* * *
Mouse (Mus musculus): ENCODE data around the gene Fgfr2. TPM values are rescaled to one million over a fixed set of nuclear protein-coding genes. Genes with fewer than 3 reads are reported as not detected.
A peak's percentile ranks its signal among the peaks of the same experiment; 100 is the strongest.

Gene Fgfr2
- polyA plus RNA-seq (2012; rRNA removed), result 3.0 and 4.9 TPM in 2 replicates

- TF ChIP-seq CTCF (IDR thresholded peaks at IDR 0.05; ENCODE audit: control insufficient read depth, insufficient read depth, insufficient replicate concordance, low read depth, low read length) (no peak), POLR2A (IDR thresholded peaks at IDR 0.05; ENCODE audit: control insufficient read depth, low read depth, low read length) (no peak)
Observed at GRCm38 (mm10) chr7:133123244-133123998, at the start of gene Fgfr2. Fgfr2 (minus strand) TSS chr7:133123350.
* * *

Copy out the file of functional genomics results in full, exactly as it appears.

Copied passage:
Mouse (Mus musculus): ENCODE data around the gene Fgfr2. TPM values are rescaled to one million over a fixed set of nuclear protein-coding genes. Genes with fewer than 3 reads are reported as not detected.
A peak's percentile ranks its signal among the peaks of the same experiment; 100 is the strongest.

Gene Fgfr2
- polyA plus RNA-seq (2012; rRNA removed), result 3.0 and 4.9 TPM in 2 replicates

- TF ChIP-seq CTCF (IDR thresholded peaks at IDR 0.05; ENCODE audit: control insufficient read depth, insufficient read depth, insufficient replicate concordance, low read depth, low read length) (no peak), POLR2A (IDR thresholded peaks at IDR 0.05; ENCODE audit: control insufficient read depth, low read depth, low read length) (no peak)
Observed at GRCm38 (mm10) chr7:133123244-133123998, at the start of gene Fgfr2. Fgfr2 (minus strand) TSS chr7:133123350.